Staying Ahead of the Design Curve
Getting a robust and flexible monitoring solution implemented as early as possible in your network design process will pay big dividends down the road.
Designing and implementing networks that provide connectivity is one thing; maintaining them so they meet the ongoing needs of an organization is quite a different matter. The afterglow of implementation begins the process of adds, moves, and changes that are all the natural parts of network engineering. The decentralization of users, resources, and the real-time demands of applications can make this task even more challenging. Luckily there are things that can be done to help mitigate this challenge.
Traffic monitoring provides insight into how your network performs over time. Although the smart bet is to make sure monitoring is in place when the network is first implemented, it sometimes gets cut, especially when budgets are tight. This is the time when you need to dig your heels in and fight even harder for this valuable resource. Monitoring traffic is a key component to keeping communications costs in check--and those communications costs far exceed the cost of the monitoring equipment and/or service.
Furthermore, traffic monitoring provides insights into how the network is being used, which enables you to keep the network running efficiently. Network efficiency in the age of unified communications (UC) is synonymous with network harmony.
An efficient use of bandwidth occurs when multiple types of applications coexist on the same network. Making a VoIP call requires a set amount of bandwidth, which cannot be allowed to be impacted by browser traffic or FTP downloads. Ensuring this happens properly is not a trivial task and does not happen automatically. It requires traffic engineering, which is the task of making informed design decisions based on a range of information.
Traffic monitoring provides information about network characteristics, which are only a piece of the overall equation. The other piece of the puzzle is to understand the requirements and priorities of the organization. Combining this data allows you to implement the right traffic engineering policies to meet the goals of the organization. Traffic monitoring also allows you to justify bandwidth upgrades, troubleshoot problems faster, and modify existing traffic policies to accommodate changes as new applications and usage patterns emerge.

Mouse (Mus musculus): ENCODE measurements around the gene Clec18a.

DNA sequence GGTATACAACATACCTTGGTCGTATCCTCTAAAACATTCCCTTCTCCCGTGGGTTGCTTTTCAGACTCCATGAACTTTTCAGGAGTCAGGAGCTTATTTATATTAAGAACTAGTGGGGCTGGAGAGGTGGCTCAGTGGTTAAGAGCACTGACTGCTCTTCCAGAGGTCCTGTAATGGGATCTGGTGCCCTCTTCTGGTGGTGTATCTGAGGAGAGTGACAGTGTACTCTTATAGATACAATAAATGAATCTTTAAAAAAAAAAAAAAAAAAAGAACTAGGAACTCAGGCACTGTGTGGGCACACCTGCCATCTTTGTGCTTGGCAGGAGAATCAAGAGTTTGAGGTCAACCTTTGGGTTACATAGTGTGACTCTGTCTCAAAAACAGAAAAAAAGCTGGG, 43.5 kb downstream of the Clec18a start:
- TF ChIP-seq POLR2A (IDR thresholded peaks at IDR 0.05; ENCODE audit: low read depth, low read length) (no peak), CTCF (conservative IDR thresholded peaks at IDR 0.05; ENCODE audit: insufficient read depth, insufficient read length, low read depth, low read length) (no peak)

Traffic monitoring solutions range in price and functionality. However, at the end of the day you must make sure that you get the information you need to do your job. NetForecast has been using a solution by a company called AppNeta, which consists of cloud-based software that communicates with probes, called microAppliances. Implementation of the solution is straightforward and does not take a lot of time. The first step is picking the sites that you want monitored. Every monitored site requires its own probe. Ideally the more sites you monitor the better. If that is not possible, the key is to pick strategic sites, such as a datacenter and a few strategic offices that generate and receive business critical traffic.
Step two is registering each probe with AppNeta's cloud-based software solution called PathView. The last step is to define "paths" between the probes or to destinations on the Internet, such as frequently used websites. Each path is continually monitored, which provides metrics about connectivity, latency on a hop-by-hop basis, data loss, jitter, and the available bandwidth between any two points.
Regardless of the product you use, the key is to make sure you use a solution that provides insight into your network on a continual basis. AppNeta is just one of many solutions available in the marketplace. Getting a robust and flexible monitoring solution implemented as early as possible in your network design process will pay big dividends down the road.